In the wake of the sarin gas attacks that Syrian President Bashar al-Assad carried out on citizens in the rebel-held town of Khan Sheikhoun in the Idlib province in Syria, killing at least 80 people, there have been calls from MPs to have the British citizenship of his wife, Asma al-Assad, removed. In the days following her husband’s attacks, the 41-year-old First Lady of Syria, who was born in Acton, West London, showed support for his actions on various social media accounts including Facebook and Instagram. The content of the posts included accusing the West of lying to its people, denying her husband’s use of chemical weapons in Syria and praising supporters of her husband’s regime and calling them ‘martyrs.’
Nadhim Zahawi, the Conservative MP for Stratford-upon-Avon, said in an interview that, ‘Mrs. Assad, being a dual citizen [of the UK and Syria] has been using her social media platform in support of this murderous regime and is a propagandist of his actions.’ Liberal Democrat affairs spokesman Tom Brake agreed with Zahawi, and declared that Asma al-Assad should ‘either stop using her position to defend barbaric acts or be stripped of her citizenship.’ In Syria it is estimated that half the population of the country have had to flee their homes and more than 400,000 citizens have died as a result of the regime of Asma al-Assad’s husband.
Asma al-Assad studied at King’s College London and is a former banker at J.P. Morgan, and her parents continue to live in London. She is by birth a British citizen, yet in 2012 she was placed under UK and EU sanctions which banned her from travelling to Europe and freezing any assets she has there. The only EU country she can now travel to is the UK because of her citizenship. It is within the rights of the current Home Secretary Amber Rudd to strip Assad of her British citizenship if the act is conducive to the good of British citizens. Assad could therefore remain a citizen of Syria, where she currently lives with her husband and their three children.
Last year, the Bureau of Investigative Journalism found that, since becoming Home Secretary in 2010, Theresa May stripped 33 individuals of their British citizenship on the grounds of terror-related actions. Asma-al Assad’s recent social media posts show her support of her husband’s horrific regime of terror, specifically his sarin gas attacks earlier in April of which the effects on the men, women and children in the Syrian town of Khan Sheikhoun were horrific. Support of her husband’s brutal and bloody regime of terror is a very strong reason to ban Assad from returning to the UK, where the elected government co-exists peacefully with its citizens.
President Assad’s rule in Syria could not possibly be more different. Does Asma al-Assad deserve a British citizenship given that she supports a barbaric and murderous regime, which is reviled by British politics? Does she deserve to have British citizenship when she could potentially be a threat to UK security? Although she has not carried out any attacks herself, Asma al-Assad has not spoken against her husband’s actions; on the contrary, she has made it very clear that she supports them.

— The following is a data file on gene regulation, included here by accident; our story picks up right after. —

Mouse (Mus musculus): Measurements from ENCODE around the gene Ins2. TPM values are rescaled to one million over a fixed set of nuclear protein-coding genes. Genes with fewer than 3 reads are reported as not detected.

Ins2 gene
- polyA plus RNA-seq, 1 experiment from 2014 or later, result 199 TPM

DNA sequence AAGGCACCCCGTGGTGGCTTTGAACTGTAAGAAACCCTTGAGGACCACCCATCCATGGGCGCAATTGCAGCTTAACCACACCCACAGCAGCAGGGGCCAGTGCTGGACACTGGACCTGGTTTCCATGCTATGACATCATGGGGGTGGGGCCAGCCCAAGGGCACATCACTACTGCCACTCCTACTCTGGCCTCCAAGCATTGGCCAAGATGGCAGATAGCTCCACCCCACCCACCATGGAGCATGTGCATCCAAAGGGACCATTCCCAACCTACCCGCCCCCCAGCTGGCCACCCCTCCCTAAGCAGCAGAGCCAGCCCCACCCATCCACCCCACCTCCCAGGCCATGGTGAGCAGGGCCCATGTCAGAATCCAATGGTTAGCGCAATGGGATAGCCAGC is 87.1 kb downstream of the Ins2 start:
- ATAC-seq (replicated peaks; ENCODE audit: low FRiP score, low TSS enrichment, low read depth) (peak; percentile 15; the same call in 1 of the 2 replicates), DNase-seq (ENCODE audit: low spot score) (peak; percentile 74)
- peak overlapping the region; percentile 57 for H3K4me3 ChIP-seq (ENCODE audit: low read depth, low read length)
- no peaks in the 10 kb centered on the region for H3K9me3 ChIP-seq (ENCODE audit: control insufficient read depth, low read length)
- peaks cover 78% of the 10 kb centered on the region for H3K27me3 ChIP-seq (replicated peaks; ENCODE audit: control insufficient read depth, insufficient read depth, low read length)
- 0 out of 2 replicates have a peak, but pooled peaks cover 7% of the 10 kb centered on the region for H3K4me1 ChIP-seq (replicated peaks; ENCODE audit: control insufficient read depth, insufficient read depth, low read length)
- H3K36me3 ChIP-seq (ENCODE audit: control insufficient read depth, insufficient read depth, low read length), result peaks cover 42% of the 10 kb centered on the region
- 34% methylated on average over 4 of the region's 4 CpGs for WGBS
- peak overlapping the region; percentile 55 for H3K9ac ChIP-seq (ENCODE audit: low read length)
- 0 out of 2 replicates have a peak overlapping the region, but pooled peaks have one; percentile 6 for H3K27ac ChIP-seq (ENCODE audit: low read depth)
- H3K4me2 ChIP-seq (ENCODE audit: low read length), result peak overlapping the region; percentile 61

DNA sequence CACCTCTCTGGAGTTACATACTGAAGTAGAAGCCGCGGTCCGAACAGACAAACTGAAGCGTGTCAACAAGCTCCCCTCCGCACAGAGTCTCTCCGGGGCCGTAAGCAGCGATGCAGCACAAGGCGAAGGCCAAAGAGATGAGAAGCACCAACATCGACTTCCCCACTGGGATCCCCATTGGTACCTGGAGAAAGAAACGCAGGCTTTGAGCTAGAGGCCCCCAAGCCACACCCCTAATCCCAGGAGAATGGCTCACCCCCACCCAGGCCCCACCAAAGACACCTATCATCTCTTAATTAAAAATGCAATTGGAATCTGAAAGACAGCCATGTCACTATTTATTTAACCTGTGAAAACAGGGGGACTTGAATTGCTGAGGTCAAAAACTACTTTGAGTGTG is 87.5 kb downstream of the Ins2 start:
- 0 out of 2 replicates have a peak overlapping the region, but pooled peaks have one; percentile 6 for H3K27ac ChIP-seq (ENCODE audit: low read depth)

Official records show that Asma al-Assad’s British passport will expire in 2020 and an increasing number of members of the Liberal Democrat party have asked for it not to be renewed and well as asking for a debate in the House of Commons to discuss the issue. However, the Home Office has not yet commented on whether they will take action against the Syrian First Lady. In a statement released by the Home Office, a spokesperson said that, ‘The Government takes its duty to protect the British public exceptionally seriously. We cannot discuss individual cases but the Home Secretary can deprive individuals of their citizenship where it is in the public interest to do so.’
Arguably, a British citizen should be patriotic towards, and supportive of, the United Kingdom. Yet, Asma al-Assad has made her views of the Western world clear. For example, in a 2016 interview she stated, ‘It is actually the West dividing our children in this conflict according to the political beliefs of their parents.’ For a woman born in Britain, her views towards her homeland are less than favourable. It is one thing to not be particularly patriotic towards the country in which you were born, and that itself is not a crime. But it is entirely another matter to pose a threat of terrorism to your home country, and that is what Asma al-Assad is coming dangerously close to doing.
There are arguably people who are far more deserving of a British citizenship than the unsympathetic, and potentially dangerous Asma al-Assad. She is a woman with much power and influence in the world stage, as the First Lady of Syria. She could undoubtedly use her position in a positive manner, to improve the lives of the impoverished and suffering citizens of Syria. The descriptions of the effects of the sarin gas attacks on the town were horrific, with reports of citizens including young children experiencing seizures and foaming at the mouth. Yet instead she is using it to further her husband’s murderous administration. If there were ever an example of ‘guilty by association,’ Asma’s lack of condemnation of her husband’s actions, and indeed virtual support of them, show that she would be the epitome of the oft-said phrase.
The main issue is the weighing up of the safety of all British citizens versus the birthright of one British citizen, Asma al-Assad. But given that in a 2016 interview she told Russia 24 that ‘I’ve been here [in Syria] since the beginning and I never thought of being anywhere else at all,’ it would be of little disadvantage to her to strip her of her citizenship but would be a major advantage concerning the safety and security of the British people.